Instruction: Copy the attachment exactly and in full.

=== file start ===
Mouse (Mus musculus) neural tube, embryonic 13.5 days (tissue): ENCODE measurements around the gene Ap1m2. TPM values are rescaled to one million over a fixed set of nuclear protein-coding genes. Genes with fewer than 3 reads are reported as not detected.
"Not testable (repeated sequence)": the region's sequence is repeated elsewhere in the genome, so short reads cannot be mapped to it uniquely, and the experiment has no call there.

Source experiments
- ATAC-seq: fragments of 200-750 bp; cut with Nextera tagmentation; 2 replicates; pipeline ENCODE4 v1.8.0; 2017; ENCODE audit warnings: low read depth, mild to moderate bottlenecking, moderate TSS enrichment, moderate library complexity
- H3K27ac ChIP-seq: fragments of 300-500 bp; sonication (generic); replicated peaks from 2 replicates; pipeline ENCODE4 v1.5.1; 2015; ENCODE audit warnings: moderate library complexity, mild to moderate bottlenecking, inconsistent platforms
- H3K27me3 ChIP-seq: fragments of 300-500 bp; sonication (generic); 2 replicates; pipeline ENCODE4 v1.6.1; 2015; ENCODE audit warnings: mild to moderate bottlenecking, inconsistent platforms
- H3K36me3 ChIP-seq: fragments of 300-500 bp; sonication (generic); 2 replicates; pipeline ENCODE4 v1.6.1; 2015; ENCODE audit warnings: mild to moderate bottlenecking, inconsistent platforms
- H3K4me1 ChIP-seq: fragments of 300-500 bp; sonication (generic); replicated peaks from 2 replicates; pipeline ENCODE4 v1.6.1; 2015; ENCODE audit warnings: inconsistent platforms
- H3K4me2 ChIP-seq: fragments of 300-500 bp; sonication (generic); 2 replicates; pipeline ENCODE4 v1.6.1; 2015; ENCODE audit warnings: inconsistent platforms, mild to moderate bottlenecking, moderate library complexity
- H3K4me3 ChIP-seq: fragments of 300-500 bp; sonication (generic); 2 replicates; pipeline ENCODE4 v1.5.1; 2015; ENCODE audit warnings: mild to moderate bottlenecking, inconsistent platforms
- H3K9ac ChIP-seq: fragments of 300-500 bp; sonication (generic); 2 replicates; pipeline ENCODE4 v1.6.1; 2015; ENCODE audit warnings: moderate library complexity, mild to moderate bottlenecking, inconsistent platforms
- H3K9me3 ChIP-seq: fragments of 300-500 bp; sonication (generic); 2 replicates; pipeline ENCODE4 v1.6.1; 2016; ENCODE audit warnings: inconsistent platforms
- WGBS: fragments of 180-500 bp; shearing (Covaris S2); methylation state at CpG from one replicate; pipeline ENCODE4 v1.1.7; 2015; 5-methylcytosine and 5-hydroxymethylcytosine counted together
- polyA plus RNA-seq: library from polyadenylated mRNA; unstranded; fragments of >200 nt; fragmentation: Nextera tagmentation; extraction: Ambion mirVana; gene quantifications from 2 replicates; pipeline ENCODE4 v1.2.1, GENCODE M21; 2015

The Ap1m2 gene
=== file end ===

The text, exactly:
Mouse (Mus musculus) neural tube, embryonic 13.5 days (tissue): ENCODE measurements around the gene Ap1m2. TPM values are rescaled to one million over a fixed set of nuclear protein-coding genes. Genes with fewer than 3 reads are reported as not detected.
"Not testable (repeated sequence)": the region's sequence is repeated elsewhere in the genome, so short reads cannot be mapped to it uniquely, and the experiment has no call there.

Source experiments
- ATAC-seq: fragments of 200-750 bp; cut with Nextera tagmentation; 2 replicates; pipeline ENCODE4 v1.8.0; 2017; ENCODE audit warnings: low read depth, mild to moderate bottlenecking, moderate TSS enrichment, moderate library complexity
- H3K27ac ChIP-seq: fragments of 300-500 bp; sonication (generic); replicated peaks from 2 replicates; pipeline ENCODE4 v1.5.1; 2015; ENCODE audit warnings: moderate library complexity, mild to moderate bottlenecking, inconsistent platforms
- H3K27me3 ChIP-seq: fragments of 300-500 bp; sonication (generic); 2 replicates; pipeline ENCODE4 v1.6.1; 2015; ENCODE audit warnings: mild to moderate bottlenecking, inconsistent platforms
- H3K36me3 ChIP-seq: fragments of 300-500 bp; sonication (generic); 2 replicates; pipeline ENCODE4 v1.6.1; 2015; ENCODE audit warnings: mild to moderate bottlenecking, inconsistent platforms
- H3K4me1 ChIP-seq: fragments of 300-500 bp; sonication (generic); replicated peaks from 2 replicates; pipeline ENCODE4 v1.6.1; 2015; ENCODE audit warnings: inconsistent platforms
- H3K4me2 ChIP-seq: fragments of 300-500 bp; sonication (generic); 2 replicates; pipeline ENCODE4 v1.6.1; 2015; ENCODE audit warnings: inconsistent platforms, mild to moderate bottlenecking, moderate library complexity
- H3K4me3 ChIP-seq: fragments of 300-500 bp; sonication (generic); 2 replicates; pipeline ENCODE4 v1.5.1; 2015; ENCODE audit warnings: mild to moderate bottlenecking, inconsistent platforms
- H3K9ac ChIP-seq: fragments of 300-500 bp; sonication (generic); 2 replicates; pipeline ENCODE4 v1.6.1; 2015; ENCODE audit warnings: moderate library complexity, mild to moderate bottlenecking, inconsistent platforms
- H3K9me3 ChIP-seq: fragments of 300-500 bp; sonication (generic); 2 replicates; pipeline ENCODE4 v1.6.1; 2016; ENCODE audit warnings: inconsistent platforms
- WGBS: fragments of 180-500 bp; shearing (Covaris S2); methylation state at CpG from one replicate; pipeline ENCODE4 v1.1.7; 2015; 5-methylcytosine and 5-hydroxymethylcytosine counted together
- polyA plus RNA-seq: library from polyadenylated mRNA; unstranded; fragments of >200 nt; fragmentation: Nextera tagmentation; extraction: Ambion mirVana; gene quantifications from 2 replicates; pipeline ENCODE4 v1.2.1, GENCODE M21; 2015

The Ap1m2 gene